• (4) You ought to be able to make a plausible case for how you will fit into the advisor's research group, and how you can add value to this group. Expectations will be modest here, since you are a novice, so they are not going to expect you to have any expertise that is lacking in the research group. Still, you should be prepared to explain why you think you would fit well into that research group/project, and show that you have the potential to learn the material rapidly.

  • (5) Make sure you display an attitude of eagerness and flexibility, and are not too rigid in your desire to work on a particular project. A prospective supervisor will generally look for a student who is able to be slotted into projects where they are needed, and who can adapt to changes in a research project. At the level of a PhD candidature your supervisor will also generally want you to have a broad interest in the field, rather than a narrow interest only in a particular project. It is therefore helpful if you can display an enthusiasm and knowledge for the your field generally. (Some PhD students occasionally ask if it will harm them to show interest in multiple research subjects at once, on the basis that this might dilute their commitment to one project. Although academics often become highly specialised, this is not an expectation that applies to starting PhD students, and at this early stage it is best if the student has a broad interest in the discipline.)

Initial meetings with a prospective supervisor vary wildly, depending on the attitude of that academic. For some academics it is treated as little more than an informal meet-and-greet, while others may ask detailed questions and "grill" the prospective student. So, hope for the best, but prepare for the worst!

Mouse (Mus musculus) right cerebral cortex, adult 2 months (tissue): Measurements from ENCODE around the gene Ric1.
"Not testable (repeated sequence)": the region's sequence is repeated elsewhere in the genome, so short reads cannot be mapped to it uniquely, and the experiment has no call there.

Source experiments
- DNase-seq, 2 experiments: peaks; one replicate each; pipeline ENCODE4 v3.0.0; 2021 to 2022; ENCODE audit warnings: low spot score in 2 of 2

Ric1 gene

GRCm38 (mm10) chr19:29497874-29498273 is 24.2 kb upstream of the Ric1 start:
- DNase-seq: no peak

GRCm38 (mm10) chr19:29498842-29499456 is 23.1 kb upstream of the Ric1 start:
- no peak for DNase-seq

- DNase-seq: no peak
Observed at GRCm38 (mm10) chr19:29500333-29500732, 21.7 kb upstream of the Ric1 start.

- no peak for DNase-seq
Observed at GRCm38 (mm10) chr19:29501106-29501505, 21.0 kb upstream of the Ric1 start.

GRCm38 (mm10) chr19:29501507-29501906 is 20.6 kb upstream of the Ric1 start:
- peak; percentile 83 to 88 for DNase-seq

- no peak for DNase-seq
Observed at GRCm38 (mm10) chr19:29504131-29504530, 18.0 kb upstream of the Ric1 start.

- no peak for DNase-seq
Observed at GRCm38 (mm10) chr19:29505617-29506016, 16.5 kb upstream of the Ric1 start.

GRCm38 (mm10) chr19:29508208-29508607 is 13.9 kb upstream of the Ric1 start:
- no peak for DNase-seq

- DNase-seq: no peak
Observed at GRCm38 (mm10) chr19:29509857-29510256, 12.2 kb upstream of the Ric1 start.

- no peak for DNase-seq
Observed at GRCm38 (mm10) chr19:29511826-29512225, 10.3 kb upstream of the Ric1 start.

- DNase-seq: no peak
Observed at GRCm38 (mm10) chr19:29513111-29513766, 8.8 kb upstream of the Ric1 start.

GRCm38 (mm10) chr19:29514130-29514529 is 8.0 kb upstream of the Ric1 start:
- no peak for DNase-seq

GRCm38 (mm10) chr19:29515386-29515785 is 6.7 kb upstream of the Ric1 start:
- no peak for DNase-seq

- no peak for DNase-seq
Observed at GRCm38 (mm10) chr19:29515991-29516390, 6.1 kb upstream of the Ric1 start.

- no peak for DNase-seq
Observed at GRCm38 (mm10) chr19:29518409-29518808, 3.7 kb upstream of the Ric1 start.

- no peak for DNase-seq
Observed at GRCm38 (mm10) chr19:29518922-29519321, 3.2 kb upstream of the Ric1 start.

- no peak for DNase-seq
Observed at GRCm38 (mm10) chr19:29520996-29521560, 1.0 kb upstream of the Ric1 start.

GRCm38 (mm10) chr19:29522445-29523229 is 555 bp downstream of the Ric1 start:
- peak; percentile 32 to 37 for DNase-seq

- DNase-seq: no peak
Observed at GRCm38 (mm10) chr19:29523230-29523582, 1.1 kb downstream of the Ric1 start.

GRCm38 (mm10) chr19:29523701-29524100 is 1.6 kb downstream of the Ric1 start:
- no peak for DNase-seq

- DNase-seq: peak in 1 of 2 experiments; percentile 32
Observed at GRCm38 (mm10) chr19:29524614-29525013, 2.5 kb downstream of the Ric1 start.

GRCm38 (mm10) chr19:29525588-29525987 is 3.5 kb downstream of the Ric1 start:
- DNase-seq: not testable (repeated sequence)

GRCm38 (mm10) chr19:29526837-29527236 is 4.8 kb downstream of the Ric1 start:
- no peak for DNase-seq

The best I can do is to let you know what I ask and want to talk about in these situations. I have worked with 30 Ph.D. advisees in my engineering faculty career to date.

I will not ask technical questions in the same way I would on an oral examination. But, I will certainly bring up technical ideas closely related to my research that I would expect an interested student to know at least a bit about. If the student has something interesting to say on these ideas, then I know that they are seriously interested in my research. I will say that it is better if the student admits that they do not know much about an area rather than "pretend" to be better informed than she/he really is. I'll have to say that I value honesty in these settings above all else.

I will be very interested to understand why the student wants to get a Ph.D., so she/he should be ready to talk about career goals with some specificity. In my view, it is not enough to simply say that they wish to have a career as a faculty member. Why? Where? What do they hope to accomplish?

I'd like to know a bit about their research goals. What types of research are most interesting? What impact do they hope to have with their research and scholarship? What journals do they hope to publish in?

Finally, and probably most importantly, I like to see some evidence of passion about a research problem or subfield or a particular aspect of academic research or the academic career. Students who have a passion to accomplish something and then can set goals that enable them to make it happen are the ones we want to work with most.

I hope this helps!